Poems of the Southwest

Regarding that Trip We Never Took to Taos, Robbie

What possessed you
when you called me
Every now and then
something does.

I could hear the fear you'd built up, dialing my old numbers
- then relief's breathiest breath:  You'd found me!
My voice was masseuse and you were loosened
into blissfully assuming that your ace
is safely in the hole.

I remember what you said then about sidescripts:
describing me as yours and you as mine;
delighting how these hold apart
from main scripts of our lives, but stay
for staging sometime.  Or not.

Well, it's been not for a long time, Robbie
and while you've been hanging onto your one marriage
I've been tossing quite a sequence of them back
- so if I ever had a main script
I've lost track

You went on to say you felt ready to see me
and we talked about driving together to Taos;
I promised I'd show you the best route: the back road.
I told you that's the way I always love to go.
You said, I know.

How come you need the notion
- just the notion -
of a sidescript

For thirty years
you've kept on dreaming
- only dreaming -
about being an outlaw
with me.

When the urge strikes next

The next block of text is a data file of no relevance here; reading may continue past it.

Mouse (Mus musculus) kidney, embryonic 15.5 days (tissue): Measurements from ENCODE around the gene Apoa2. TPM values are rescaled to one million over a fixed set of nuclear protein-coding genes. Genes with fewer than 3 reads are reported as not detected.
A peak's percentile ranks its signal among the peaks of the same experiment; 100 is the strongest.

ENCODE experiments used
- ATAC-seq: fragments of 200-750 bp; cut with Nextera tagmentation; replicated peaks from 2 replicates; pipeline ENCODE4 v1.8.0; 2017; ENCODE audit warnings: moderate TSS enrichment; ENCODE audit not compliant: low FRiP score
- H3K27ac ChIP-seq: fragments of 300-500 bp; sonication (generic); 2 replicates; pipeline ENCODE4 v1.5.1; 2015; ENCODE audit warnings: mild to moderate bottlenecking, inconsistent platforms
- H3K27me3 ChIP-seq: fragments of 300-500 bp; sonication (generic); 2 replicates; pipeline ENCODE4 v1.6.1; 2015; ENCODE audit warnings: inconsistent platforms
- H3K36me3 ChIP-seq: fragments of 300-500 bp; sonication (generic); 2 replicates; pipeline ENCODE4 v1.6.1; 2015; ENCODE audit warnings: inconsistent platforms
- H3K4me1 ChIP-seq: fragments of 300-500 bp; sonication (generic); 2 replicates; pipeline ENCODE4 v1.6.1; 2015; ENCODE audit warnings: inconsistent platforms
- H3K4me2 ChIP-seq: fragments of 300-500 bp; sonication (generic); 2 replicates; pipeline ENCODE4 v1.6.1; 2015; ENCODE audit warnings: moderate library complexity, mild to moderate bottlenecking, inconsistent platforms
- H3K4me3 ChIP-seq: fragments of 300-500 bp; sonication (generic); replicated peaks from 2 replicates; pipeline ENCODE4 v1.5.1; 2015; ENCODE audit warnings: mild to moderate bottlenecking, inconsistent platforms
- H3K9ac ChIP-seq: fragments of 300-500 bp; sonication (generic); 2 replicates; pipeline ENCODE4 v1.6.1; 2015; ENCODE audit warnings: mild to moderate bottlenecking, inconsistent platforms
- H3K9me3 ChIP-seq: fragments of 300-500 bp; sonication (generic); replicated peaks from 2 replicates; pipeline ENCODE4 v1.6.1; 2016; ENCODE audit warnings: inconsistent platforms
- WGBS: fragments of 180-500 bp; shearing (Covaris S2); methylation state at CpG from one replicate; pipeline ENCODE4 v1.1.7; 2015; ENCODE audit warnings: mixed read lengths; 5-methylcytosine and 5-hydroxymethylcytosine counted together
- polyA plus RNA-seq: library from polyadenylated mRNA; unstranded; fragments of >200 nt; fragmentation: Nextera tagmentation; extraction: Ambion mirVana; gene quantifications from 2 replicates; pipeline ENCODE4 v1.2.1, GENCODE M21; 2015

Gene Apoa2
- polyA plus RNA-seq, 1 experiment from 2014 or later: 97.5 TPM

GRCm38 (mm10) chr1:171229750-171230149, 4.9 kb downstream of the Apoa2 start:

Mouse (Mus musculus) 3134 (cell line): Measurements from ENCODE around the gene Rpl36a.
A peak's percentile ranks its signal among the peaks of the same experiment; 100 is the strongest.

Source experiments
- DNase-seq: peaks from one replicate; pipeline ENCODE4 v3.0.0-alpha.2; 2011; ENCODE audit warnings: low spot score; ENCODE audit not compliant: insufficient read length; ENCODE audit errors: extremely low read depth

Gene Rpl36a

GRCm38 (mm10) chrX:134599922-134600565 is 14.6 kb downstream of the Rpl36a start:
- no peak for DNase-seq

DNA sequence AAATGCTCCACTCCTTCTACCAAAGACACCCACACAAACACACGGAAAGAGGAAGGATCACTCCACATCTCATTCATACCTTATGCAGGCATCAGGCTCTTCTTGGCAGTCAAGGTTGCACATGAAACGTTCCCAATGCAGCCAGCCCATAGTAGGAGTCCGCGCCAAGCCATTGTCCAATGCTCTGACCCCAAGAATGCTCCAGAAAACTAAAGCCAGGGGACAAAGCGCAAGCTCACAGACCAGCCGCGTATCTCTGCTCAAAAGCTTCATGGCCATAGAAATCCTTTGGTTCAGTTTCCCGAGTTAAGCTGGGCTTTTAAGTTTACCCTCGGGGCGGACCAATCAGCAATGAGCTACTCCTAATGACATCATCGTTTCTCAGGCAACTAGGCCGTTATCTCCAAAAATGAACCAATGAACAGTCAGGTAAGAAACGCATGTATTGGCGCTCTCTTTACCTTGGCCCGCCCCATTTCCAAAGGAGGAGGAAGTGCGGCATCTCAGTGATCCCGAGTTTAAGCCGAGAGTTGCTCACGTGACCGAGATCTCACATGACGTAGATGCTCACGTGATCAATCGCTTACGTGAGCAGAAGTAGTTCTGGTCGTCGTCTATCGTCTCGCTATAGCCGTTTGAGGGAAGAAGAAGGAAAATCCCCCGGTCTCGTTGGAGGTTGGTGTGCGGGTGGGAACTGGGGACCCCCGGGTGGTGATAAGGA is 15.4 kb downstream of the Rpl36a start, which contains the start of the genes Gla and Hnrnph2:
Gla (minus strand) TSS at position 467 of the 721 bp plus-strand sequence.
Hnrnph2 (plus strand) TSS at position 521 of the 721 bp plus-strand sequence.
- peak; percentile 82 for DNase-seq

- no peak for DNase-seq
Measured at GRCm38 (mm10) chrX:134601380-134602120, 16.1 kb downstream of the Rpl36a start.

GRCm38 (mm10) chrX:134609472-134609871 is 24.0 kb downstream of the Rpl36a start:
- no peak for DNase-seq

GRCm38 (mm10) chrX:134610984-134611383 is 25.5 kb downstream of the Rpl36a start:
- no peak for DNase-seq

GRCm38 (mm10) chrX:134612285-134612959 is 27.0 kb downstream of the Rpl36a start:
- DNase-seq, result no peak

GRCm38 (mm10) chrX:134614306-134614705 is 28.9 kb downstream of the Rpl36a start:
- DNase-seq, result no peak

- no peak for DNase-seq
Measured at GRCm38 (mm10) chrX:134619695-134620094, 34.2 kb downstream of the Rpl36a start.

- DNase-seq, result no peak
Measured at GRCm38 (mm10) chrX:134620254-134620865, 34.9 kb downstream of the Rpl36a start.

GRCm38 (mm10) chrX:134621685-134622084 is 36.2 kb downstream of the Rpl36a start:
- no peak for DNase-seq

it could be chancier to waste it
than to risk me:
You'll be past fifty
and I'm so not so very scary anymore.

I've cut out skipping down expressway medians
- with or without wildflowers in my arms -
and I seldom break in zoos
to wish the animals sweet dreams
because I'm not eighteen.

What's more, by any stream
in almost any weather
I can be trusted not to turn into Ophelia.
And I hardly ever climb a tree these days
to play my flute at dawn.

I guarantee you would survive a trip to Taos in my company.
Being damn near out of the mad lady business
I've become something you could probably handle:
I am fun now, Robbie.
Not radium.

I've got a few grey hairs among the ginger
but I'm prettier.
And I've learned a luscious lot more about lovemaking
- plus nearly as much about Taos.

Why, I could lead you right to
the best room
by the plaza
with a fireplace
and big windows opening toward the mountains.

In here are carved chairs, dark
from centuries of touching. 
Touching.  And the fluffiest
bounciest fourposter in town.
For real.

Chants to a Terracotta

1.  the drum carol

for one
month's rent
an armload:
clay fisted to knees
heavy arms
and broad shoulders
wide moccasined feet
the left softly outwise
the right one with toes tilted high;
with tickle
or music

plains daughter
horse rider
legs bowed like a baby's
now amply reclining
in permanent dreamstate

the Sleeping Ute
the gallery called her;
her ring is Blue Lake
come the people
the dancers
the singers
the wise men
and women
the healers
the children
to light:
where sky fills
with spirits
at night.

here she holds
the darkness
I come close
on tiptoe
the spirits
with drumbeats
are chanting
they're making
a music
for me:
you really
know how to
spend money

the hair's austere
the face
almost not there

she's Gone

following her nose

Santa Fe Style

When business is slow
I do some reading

so the bartender confided

unpleating a scarf
to show me
Tarot cards.

©1985,1987, 2011 Katherine Anne Harris. All rights reserved.

Back to Poetry Index